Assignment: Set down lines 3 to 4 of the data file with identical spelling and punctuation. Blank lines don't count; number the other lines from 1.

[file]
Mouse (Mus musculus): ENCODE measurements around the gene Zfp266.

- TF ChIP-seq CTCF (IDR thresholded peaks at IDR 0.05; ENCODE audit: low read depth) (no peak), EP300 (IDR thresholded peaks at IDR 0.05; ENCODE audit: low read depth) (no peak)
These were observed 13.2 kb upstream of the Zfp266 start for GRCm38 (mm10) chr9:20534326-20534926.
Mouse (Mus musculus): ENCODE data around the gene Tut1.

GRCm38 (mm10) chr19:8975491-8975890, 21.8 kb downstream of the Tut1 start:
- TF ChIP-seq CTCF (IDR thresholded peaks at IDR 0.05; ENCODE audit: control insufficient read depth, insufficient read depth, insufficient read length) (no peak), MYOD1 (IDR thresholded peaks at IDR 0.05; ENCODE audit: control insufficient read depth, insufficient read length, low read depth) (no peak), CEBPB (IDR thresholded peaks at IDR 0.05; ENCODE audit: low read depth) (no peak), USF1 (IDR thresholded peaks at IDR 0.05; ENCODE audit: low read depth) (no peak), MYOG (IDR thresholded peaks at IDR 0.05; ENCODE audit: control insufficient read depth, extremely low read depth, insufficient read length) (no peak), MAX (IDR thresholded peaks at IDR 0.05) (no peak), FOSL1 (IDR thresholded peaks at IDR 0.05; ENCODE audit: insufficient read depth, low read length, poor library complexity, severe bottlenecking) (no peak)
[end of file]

These were observed 13.2 kb upstream of the Zfp266 start for GRCm38 (mm10) chr9:20534326-20534926.
Mouse (Mus musculus): ENCODE data around the gene Tut1.